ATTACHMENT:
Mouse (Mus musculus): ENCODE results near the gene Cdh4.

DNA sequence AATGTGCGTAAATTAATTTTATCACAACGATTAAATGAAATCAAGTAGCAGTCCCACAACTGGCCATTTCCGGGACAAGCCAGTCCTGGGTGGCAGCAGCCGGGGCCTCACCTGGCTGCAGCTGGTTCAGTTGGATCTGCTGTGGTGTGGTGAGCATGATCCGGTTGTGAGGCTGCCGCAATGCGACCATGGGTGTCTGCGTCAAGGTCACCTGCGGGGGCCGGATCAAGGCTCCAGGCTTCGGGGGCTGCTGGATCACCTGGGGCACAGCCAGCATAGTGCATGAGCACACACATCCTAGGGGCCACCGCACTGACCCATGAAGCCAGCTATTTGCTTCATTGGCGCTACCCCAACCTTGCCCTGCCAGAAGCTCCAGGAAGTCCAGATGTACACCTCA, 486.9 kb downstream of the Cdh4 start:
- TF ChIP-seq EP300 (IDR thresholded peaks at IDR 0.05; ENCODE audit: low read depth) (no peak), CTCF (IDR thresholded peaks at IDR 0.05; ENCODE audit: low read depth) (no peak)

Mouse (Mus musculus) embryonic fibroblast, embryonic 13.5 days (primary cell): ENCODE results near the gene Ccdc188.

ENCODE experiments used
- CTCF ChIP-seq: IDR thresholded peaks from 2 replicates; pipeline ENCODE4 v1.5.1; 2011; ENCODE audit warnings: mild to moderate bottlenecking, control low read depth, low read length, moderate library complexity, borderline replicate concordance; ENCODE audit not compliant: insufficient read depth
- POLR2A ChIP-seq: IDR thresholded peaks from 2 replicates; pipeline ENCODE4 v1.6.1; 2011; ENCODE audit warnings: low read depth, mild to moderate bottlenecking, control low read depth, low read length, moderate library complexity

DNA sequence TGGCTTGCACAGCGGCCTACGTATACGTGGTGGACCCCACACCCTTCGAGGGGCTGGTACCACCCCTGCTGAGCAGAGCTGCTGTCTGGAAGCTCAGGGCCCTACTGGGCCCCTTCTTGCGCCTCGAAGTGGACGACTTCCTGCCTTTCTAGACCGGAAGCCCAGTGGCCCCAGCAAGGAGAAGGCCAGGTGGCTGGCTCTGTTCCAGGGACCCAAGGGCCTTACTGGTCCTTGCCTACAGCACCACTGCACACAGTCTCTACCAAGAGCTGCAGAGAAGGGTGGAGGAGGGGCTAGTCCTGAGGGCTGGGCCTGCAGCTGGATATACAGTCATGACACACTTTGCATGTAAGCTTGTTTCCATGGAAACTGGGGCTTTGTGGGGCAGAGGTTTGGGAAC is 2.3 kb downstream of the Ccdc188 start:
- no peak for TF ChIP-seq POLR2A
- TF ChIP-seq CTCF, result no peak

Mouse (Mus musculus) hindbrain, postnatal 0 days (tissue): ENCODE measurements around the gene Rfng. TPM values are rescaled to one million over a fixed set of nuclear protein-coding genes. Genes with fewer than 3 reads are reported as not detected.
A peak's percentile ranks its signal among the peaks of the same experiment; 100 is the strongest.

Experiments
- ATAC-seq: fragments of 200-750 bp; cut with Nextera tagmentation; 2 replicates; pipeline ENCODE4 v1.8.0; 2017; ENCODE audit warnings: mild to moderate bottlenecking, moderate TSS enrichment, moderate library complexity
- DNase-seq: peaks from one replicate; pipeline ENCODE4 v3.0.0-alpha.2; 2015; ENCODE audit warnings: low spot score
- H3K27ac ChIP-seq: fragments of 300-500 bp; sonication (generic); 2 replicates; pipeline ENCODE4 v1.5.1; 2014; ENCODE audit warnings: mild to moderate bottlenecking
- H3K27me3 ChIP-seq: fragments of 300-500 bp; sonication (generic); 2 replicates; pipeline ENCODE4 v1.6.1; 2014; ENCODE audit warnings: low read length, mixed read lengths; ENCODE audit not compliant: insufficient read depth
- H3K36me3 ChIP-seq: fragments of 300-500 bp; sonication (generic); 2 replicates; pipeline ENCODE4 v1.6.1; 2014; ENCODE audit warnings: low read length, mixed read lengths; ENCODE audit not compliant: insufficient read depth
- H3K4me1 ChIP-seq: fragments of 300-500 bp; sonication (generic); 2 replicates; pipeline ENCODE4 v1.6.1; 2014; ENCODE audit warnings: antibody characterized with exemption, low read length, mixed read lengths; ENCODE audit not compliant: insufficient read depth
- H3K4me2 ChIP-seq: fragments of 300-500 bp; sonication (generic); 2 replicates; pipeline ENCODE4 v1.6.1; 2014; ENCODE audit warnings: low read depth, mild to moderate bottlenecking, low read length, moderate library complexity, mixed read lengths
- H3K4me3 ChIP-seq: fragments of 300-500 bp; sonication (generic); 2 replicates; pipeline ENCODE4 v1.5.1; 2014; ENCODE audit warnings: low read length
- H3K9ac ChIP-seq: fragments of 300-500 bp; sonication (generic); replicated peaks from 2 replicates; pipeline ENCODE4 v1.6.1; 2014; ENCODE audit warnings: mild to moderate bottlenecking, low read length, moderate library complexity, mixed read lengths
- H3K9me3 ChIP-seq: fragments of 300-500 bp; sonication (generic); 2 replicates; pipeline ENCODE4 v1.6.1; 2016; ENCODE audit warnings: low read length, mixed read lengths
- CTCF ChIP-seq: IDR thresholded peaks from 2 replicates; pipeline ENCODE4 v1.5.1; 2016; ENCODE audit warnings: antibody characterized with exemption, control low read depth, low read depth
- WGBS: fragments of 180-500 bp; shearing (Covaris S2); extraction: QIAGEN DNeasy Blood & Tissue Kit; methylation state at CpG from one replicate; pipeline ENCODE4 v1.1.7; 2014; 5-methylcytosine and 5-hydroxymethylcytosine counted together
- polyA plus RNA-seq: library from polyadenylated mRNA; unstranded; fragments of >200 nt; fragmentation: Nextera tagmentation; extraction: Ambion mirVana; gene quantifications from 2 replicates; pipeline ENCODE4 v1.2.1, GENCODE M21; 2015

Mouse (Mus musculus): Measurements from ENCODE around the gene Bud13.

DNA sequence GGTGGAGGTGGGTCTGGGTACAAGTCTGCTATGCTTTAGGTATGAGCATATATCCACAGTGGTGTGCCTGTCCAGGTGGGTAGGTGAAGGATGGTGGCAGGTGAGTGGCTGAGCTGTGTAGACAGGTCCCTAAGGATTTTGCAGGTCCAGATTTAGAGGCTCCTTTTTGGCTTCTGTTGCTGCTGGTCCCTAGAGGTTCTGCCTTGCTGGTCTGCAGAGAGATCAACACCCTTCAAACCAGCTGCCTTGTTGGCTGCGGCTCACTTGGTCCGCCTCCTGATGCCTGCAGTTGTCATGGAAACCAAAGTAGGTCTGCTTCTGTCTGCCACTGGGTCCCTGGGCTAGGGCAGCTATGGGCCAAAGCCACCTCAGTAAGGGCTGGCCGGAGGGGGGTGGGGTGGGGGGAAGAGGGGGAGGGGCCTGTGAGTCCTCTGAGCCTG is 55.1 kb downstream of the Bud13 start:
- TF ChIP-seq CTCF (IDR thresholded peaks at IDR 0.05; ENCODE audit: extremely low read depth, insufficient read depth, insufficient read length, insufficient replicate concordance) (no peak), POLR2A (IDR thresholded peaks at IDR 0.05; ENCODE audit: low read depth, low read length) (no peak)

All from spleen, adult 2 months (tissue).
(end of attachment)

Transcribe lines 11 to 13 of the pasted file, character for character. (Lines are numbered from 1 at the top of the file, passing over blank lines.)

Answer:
Mouse (Mus musculus) hindbrain, postnatal 0 days (tissue): ENCODE measurements around the gene Rfng. TPM values are rescaled to one million over a fixed set of nuclear protein-coding genes. Genes with fewer than 3 reads are reported as not detected.
A peak's percentile ranks its signal among the peaks of the same experiment; 100 is the strongest.

Experiments